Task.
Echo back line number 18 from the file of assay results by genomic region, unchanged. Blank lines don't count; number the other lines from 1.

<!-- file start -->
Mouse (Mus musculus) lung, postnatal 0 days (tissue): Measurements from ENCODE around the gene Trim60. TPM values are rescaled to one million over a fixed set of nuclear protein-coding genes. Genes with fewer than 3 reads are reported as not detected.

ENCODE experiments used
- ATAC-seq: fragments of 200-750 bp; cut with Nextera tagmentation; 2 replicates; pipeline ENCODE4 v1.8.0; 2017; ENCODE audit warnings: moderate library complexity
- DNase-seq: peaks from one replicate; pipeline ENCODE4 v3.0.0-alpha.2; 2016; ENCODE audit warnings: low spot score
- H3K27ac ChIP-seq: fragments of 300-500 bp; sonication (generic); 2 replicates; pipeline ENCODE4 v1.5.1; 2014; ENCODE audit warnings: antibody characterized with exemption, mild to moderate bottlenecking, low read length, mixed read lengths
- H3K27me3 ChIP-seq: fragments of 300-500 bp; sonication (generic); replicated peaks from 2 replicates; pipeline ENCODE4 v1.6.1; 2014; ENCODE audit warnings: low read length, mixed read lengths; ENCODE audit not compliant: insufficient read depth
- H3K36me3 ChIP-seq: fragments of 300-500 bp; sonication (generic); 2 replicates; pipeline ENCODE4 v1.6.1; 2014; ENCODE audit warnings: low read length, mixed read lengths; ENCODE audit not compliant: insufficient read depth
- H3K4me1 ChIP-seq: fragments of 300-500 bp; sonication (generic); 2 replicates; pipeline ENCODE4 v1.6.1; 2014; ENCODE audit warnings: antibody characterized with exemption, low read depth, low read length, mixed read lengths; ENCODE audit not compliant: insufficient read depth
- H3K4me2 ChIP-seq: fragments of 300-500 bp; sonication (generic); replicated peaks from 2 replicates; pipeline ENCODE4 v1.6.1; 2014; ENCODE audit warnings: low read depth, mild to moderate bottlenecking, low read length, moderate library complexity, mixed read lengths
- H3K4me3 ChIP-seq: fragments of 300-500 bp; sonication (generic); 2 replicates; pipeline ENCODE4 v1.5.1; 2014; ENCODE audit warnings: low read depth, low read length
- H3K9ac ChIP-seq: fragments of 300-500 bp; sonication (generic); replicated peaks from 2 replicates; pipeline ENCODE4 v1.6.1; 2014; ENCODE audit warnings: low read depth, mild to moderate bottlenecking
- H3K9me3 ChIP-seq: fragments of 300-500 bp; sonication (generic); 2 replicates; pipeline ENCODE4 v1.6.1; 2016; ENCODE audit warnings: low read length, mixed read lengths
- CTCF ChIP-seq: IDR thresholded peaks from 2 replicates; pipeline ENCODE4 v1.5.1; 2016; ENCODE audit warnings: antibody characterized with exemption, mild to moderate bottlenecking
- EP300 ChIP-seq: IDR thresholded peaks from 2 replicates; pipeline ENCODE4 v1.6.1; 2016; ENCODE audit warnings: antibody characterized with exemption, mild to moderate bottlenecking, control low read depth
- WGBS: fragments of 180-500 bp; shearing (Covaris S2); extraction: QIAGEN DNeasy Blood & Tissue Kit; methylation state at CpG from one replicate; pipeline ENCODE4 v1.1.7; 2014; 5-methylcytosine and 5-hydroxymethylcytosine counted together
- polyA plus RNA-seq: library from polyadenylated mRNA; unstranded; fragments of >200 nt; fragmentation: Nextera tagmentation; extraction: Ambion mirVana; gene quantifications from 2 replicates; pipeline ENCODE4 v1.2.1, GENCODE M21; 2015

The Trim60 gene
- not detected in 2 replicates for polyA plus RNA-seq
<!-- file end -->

- not detected in 2 replicates for polyA plus RNA-seq